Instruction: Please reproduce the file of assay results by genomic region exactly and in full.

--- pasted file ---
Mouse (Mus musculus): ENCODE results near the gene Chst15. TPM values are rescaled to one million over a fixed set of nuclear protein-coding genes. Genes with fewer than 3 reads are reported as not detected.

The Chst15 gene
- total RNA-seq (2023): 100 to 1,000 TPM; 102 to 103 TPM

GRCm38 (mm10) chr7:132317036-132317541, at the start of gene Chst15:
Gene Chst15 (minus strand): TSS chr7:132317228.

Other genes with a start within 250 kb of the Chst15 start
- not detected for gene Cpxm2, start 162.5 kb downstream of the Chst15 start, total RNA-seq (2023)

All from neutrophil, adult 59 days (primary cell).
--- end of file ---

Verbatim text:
Mouse (Mus musculus): ENCODE results near the gene Chst15. TPM values are rescaled to one million over a fixed set of nuclear protein-coding genes. Genes with fewer than 3 reads are reported as not detected.

The Chst15 gene
- total RNA-seq (2023): 100 to 1,000 TPM; 102 to 103 TPM

GRCm38 (mm10) chr7:132317036-132317541, at the start of gene Chst15:
Gene Chst15 (minus strand): TSS chr7:132317228.

Other genes with a start within 250 kb of the Chst15 start
- not detected for gene Cpxm2, start 162.5 kb downstream of the Chst15 start, total RNA-seq (2023)

All from neutrophil, adult 59 days (primary cell).